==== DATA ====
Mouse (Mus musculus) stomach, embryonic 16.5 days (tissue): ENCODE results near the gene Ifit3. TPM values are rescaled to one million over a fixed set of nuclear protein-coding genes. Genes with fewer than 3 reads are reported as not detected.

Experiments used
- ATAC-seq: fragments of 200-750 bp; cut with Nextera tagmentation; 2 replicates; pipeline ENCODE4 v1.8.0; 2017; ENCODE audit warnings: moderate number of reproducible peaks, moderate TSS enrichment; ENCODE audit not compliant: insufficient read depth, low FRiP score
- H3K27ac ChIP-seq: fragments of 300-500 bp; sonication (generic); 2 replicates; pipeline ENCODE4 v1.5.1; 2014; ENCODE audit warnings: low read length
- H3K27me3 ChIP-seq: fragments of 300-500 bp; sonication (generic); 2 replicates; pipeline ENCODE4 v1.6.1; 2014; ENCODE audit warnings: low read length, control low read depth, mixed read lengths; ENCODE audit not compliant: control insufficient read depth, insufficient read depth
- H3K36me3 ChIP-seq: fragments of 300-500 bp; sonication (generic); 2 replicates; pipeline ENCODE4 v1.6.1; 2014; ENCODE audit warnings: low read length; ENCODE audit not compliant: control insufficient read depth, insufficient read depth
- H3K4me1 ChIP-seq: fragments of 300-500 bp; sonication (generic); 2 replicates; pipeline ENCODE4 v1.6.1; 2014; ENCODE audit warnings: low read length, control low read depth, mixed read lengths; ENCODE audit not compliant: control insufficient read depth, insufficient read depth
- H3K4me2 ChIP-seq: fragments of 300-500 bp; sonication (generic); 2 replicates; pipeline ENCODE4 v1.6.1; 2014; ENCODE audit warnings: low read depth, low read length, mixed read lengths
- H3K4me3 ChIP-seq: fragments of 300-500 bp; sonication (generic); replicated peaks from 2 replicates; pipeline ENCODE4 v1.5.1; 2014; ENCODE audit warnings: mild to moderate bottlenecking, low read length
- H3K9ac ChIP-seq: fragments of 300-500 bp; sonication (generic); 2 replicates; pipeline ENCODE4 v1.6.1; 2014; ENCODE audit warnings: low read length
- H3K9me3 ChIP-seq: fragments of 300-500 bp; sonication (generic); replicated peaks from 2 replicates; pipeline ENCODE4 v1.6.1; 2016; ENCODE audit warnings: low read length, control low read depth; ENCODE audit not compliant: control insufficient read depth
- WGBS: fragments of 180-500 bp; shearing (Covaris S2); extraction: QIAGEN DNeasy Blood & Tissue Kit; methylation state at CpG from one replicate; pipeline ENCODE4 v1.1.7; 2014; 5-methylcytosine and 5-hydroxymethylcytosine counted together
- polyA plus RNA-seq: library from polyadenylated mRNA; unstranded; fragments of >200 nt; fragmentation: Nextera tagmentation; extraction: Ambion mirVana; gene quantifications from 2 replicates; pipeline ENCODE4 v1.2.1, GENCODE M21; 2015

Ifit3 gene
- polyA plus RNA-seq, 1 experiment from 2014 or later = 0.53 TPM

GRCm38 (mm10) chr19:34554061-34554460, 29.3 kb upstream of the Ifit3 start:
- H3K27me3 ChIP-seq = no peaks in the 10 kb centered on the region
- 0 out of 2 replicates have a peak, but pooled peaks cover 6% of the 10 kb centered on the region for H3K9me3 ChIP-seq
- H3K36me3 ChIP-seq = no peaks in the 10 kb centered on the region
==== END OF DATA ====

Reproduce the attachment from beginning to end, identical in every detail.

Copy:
Mouse (Mus musculus) stomach, embryonic 16.5 days (tissue): ENCODE results near the gene Ifit3. TPM values are rescaled to one million over a fixed set of nuclear protein-coding genes. Genes with fewer than 3 reads are reported as not detected.

Experiments used
- ATAC-seq: fragments of 200-750 bp; cut with Nextera tagmentation; 2 replicates; pipeline ENCODE4 v1.8.0; 2017; ENCODE audit warnings: moderate number of reproducible peaks, moderate TSS enrichment; ENCODE audit not compliant: insufficient read depth, low FRiP score
- H3K27ac ChIP-seq: fragments of 300-500 bp; sonication (generic); 2 replicates; pipeline ENCODE4 v1.5.1; 2014; ENCODE audit warnings: low read length
- H3K27me3 ChIP-seq: fragments of 300-500 bp; sonication (generic); 2 replicates; pipeline ENCODE4 v1.6.1; 2014; ENCODE audit warnings: low read length, control low read depth, mixed read lengths; ENCODE audit not compliant: control insufficient read depth, insufficient read depth
- H3K36me3 ChIP-seq: fragments of 300-500 bp; sonication (generic); 2 replicates; pipeline ENCODE4 v1.6.1; 2014; ENCODE audit warnings: low read length; ENCODE audit not compliant: control insufficient read depth, insufficient read depth
- H3K4me1 ChIP-seq: fragments of 300-500 bp; sonication (generic); 2 replicates; pipeline ENCODE4 v1.6.1; 2014; ENCODE audit warnings: low read length, control low read depth, mixed read lengths; ENCODE audit not compliant: control insufficient read depth, insufficient read depth
- H3K4me2 ChIP-seq: fragments of 300-500 bp; sonication (generic); 2 replicates; pipeline ENCODE4 v1.6.1; 2014; ENCODE audit warnings: low read depth, low read length, mixed read lengths
- H3K4me3 ChIP-seq: fragments of 300-500 bp; sonication (generic); replicated peaks from 2 replicates; pipeline ENCODE4 v1.5.1; 2014; ENCODE audit warnings: mild to moderate bottlenecking, low read length
- H3K9ac ChIP-seq: fragments of 300-500 bp; sonication (generic); 2 replicates; pipeline ENCODE4 v1.6.1; 2014; ENCODE audit warnings: low read length
- H3K9me3 ChIP-seq: fragments of 300-500 bp; sonication (generic); replicated peaks from 2 replicates; pipeline ENCODE4 v1.6.1; 2016; ENCODE audit warnings: low read length, control low read depth; ENCODE audit not compliant: control insufficient read depth
- WGBS: fragments of 180-500 bp; shearing (Covaris S2); extraction: QIAGEN DNeasy Blood & Tissue Kit; methylation state at CpG from one replicate; pipeline ENCODE4 v1.1.7; 2014; 5-methylcytosine and 5-hydroxymethylcytosine counted together
- polyA plus RNA-seq: library from polyadenylated mRNA; unstranded; fragments of >200 nt; fragmentation: Nextera tagmentation; extraction: Ambion mirVana; gene quantifications from 2 replicates; pipeline ENCODE4 v1.2.1, GENCODE M21; 2015

Ifit3 gene
- polyA plus RNA-seq, 1 experiment from 2014 or later = 0.53 TPM

GRCm38 (mm10) chr19:34554061-34554460, 29.3 kb upstream of the Ifit3 start:
- H3K27me3 ChIP-seq = no peaks in the 10 kb centered on the region
- 0 out of 2 replicates have a peak, but pooled peaks cover 6% of the 10 kb centered on the region for H3K9me3 ChIP-seq
- H3K36me3 ChIP-seq = no peaks in the 10 kb centered on the region